And of course, let’s not forget another highlight of The Americans: Felicity gets to kick butt. Or, more accurately, she gets to kick a face into a wall. And then some. There is certainly some long-earned humor in Keri Russell playing a spy. As many of you probably know, J.J. Abrams famously developed Alias out of the idea of “What if Felicity were a spy?” When breaking story on Felicity became tricky, he reportedly mused about how much easier it would be if she could be an international woman of mystery, with exciting missions in exotic locales. For my part, I found it incredibly satisfying to see the girl who used to cry over Ben and Noel, and freak out over midterms, beat up a dirt bag in such a convincing manner. And yes, her hair looks fabulous, in case you were wondering.
In addition to the fun action scenes, Elizabeth is a well-drawn character with a complicated history and interior life. She’s deeply committed to the political ideals of her homeland. She trained for years for this mission, and will do anything, including perform oral sex on an FBI agent (and other things I won’t include here), to get the necessary results. She puts on a leather bustier and blonde wig to get the job done, but her resemblance to Sydney Bristow stops there. This is not PG rated espionage. Watching the flashback scene featuring Elizabeth’s rape, and then the moment where she faces her attacker, 21 years later, was gut-wrenching. Well played, Keri Russell. The tension of the scene where she was left home alone with Timochev, holding that knife, was harrowing. What would Elizabeth decide? The fact that this scene was followed by her making plans to meet the new next-door neighbors, and using the knife to cut brownies? Wow. My poor nerves.
As for Matthew Rhys, I hope this series makes him a huge star. Huge. I always loved his portrayal of Kevin in Brothers and Sisters, but The Americans really gives him the opportunity to shine. He brings a sweetness and emotional depth to the series, along with some lightness and humor. Right from the get-go he is established as being less rigid in following orders than his wife, sacrificing the mission in order to get his injured comrade close to a hospital. He may be a Soviet spy, but he cares! And when Phillip tries on the black cowboy boots in the department store and does a little western dance in front of the mirror? Priceless. There is a certain element of boyish wonder in Rhys’s performance, where you can see a longing for the America that he is ostensibly fighting against. He has bought into the promise of happiness and prosperity, despite his upbringing, training, and oaths of loyalty.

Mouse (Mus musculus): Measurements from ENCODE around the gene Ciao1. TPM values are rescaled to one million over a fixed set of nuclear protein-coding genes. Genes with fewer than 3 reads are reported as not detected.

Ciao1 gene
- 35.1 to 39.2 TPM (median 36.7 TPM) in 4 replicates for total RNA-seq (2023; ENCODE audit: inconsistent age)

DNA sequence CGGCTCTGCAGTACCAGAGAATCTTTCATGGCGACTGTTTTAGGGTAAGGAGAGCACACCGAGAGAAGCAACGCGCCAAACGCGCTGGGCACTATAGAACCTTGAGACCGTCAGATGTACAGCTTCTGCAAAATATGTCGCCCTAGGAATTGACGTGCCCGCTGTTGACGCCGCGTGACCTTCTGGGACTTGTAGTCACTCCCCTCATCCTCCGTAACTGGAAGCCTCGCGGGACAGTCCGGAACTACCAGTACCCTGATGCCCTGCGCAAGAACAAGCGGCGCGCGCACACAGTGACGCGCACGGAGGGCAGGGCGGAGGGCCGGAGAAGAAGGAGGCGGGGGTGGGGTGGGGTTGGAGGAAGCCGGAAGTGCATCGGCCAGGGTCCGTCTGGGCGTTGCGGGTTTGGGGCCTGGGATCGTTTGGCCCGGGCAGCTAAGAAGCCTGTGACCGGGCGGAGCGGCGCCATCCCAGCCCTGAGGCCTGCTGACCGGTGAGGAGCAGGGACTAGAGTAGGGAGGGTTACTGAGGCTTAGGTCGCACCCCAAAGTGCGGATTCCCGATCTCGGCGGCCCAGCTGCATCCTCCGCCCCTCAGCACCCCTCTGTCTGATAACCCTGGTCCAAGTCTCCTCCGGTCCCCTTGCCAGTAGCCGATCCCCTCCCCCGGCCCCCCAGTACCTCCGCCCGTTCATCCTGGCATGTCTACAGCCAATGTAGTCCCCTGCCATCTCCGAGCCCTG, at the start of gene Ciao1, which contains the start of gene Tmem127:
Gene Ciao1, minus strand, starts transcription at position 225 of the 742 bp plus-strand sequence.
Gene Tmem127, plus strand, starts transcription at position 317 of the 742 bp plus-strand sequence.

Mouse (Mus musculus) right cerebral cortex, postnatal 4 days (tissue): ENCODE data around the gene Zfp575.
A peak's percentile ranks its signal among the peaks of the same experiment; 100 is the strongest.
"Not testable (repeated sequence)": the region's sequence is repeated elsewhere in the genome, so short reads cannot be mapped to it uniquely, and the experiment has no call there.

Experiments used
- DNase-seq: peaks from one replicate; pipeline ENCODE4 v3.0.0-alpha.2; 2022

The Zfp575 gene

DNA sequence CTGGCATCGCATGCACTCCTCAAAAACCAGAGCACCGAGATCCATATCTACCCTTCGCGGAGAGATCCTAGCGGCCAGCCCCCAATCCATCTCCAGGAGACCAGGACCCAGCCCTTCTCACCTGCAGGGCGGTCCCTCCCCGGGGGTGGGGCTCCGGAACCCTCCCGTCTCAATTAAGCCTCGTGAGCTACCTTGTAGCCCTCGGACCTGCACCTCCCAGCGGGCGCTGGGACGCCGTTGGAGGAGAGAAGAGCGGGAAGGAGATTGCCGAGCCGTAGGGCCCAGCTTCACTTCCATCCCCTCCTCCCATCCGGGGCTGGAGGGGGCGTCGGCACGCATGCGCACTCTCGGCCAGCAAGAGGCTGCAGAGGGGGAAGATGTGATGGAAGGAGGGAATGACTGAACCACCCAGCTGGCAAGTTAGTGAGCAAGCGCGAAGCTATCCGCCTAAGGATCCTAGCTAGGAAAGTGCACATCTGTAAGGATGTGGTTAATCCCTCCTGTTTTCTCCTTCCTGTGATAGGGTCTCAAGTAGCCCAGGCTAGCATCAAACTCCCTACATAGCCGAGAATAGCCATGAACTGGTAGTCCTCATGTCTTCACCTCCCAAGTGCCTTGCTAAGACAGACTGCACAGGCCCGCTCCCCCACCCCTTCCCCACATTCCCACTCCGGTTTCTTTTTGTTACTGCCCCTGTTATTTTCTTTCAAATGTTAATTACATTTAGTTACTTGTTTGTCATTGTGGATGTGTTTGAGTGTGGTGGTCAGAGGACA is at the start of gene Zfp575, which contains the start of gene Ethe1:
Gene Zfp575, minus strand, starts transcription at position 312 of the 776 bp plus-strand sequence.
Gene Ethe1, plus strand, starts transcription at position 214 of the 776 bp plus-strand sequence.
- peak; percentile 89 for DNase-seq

In the scene where Phillip enjoys ice-cream with his family, for example, you can just see how much he loves them, and how much he wants his cover life to be his real life. Later, he says to his wife, “Look, maybe this is an opportunity. Maybe this is the perfect time for us just to think about living the life we’ve been living, but just really living it—just being us.” He elaborates, “I’m also saying we are Phillip and Elizabeth Jennings. We have been for a long time.” While Elizabeth thinks this idea is crazy, I was completely sold. I will defect from the motherland with you, Matthew Rhys. Any. Time. And I would totally let you build a secret underground chamber in the basement that doubles as a wine cellar. (Oh and in case any of you want to hear Matthew Rhys speak in his real-life Welsh accent, here you go.)
I watched the pilot with my mom, and after explaining the premise, she asked, “So, they’re bad guys?” KGB agents hiding in U.S. suburbia are not typically the heroes (or anti-heroes, as the case may be) in American film and television. I found it to be an interesting choice to make the Soviet spies the main characters. It’s all about perspective after all, and it will be interesting to see how this is handled in future episodes. I can’t think of another American spy show that has featured foreign spies as the protagonists (if you can, let me know in the comments), so there’s no blueprint for how this will play out. But I can’t wait to see the story unfold! The second episode will air on Wednesday at 10pm on FX.
Photo Credit: FX.